“Most of my stories are based on oral family history handed down by my grandparents and great-grandfather. Their tales were rich in Civil War experiences of their parents and the hard life of the rural south,” said Beebe. “Besides writing fiction, my other passion is genealogy. When I'm writing fiction, I wish I could be tracking down an elusive ancestor. When I'm doing research, I wish I could be writing a story or a poem. I combined those two elements in my "waiting-to-be-published" novella, PIECES OF YESTERDAY. One literary agent said before it can be published, I need to purge my adverbs. I like adverbs. I absolutely, positively, really do.”


This night with this writer and this poet will be one of the most interesting events sponsored by NCWN West this year. Michael will share poems from his new collection and he'll be happy to sign books after the reading. Admission is free and the community is invited. Contact Glenda Beall 828-389-4441 for more information

Saturday, April 5, 2008



JC Walkup and Paul Donovan will read at John C. Campbell Folk School on Thursday, April 17 at 7:00 p.m. in the Keith House.

JC Walkup, from Haywood County, NC says that "creative writing has been her life long avocation." Her short stories have been published in anthologies. She has written two novels and a stage play since her retirement three years ago. She serves in volunteer capacities in the community related to literacy, the libraries and writers' organizations. She is reading at John C. Campbell Folk School for the first time.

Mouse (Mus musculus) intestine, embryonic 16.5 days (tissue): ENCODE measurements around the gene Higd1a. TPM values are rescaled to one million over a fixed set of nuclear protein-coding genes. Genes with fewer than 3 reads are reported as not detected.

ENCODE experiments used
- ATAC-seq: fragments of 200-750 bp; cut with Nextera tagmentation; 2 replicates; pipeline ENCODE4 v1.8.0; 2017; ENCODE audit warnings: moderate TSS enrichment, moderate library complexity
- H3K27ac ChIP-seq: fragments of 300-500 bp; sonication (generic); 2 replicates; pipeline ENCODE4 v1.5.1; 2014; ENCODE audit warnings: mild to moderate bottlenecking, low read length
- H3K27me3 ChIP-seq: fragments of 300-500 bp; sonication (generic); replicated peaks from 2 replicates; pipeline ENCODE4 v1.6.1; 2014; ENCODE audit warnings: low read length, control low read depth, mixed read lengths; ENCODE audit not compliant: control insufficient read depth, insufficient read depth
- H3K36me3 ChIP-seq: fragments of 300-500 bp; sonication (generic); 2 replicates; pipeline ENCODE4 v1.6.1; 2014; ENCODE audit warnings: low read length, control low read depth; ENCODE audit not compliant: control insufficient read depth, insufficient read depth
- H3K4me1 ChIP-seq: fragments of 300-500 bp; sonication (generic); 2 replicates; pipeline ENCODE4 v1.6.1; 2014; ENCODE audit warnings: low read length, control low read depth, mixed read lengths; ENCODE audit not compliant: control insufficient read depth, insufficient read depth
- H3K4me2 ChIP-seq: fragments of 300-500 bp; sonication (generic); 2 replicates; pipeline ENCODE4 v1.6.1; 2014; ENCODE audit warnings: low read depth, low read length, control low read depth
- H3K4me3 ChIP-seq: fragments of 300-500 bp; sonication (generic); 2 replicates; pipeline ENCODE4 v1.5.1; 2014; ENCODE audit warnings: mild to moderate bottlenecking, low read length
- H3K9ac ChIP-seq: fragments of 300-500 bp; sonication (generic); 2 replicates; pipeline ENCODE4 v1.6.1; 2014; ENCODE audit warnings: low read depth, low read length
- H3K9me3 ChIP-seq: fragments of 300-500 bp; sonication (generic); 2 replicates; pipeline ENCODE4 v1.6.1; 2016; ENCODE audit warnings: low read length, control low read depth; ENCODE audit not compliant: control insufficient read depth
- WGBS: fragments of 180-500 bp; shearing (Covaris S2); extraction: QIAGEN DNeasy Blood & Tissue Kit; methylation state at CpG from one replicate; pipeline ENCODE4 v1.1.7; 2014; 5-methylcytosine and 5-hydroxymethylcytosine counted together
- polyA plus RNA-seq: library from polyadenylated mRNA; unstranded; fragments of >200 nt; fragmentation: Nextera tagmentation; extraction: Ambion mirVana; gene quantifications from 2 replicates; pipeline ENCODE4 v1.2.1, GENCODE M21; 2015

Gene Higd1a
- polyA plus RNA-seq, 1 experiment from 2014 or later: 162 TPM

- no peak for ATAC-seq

Paul Donovan, poet, from Murphy, NC, initiated an annual poetry and essay contest for students in Cherokee County, N.C. Paul has published an autobiographical book of poetry, Ramblings of an Idiot, and is published in journals and anthologies including Lights in the Mountains. He has spent the last three years, since becoming aware of the healing art of Reiki, writing poetry and essays from a more spiritual prospective. Paul is the host of Fireside Friday, a monthly reading sponsored by the Curiosity Book store at the Shoppes of Murphy.


Audiences at the Folk School are often made up of students, blacksmiths, quilters, jewelry makers, banjo players, dulcimer players and writers, who have come from all over the United States and even some foreign countries. They are always warm and open to the work of our writers.

The public and Netwest writers are urged to come, bring your friends and enjoy Paul and JC read their work. You will be glad you did.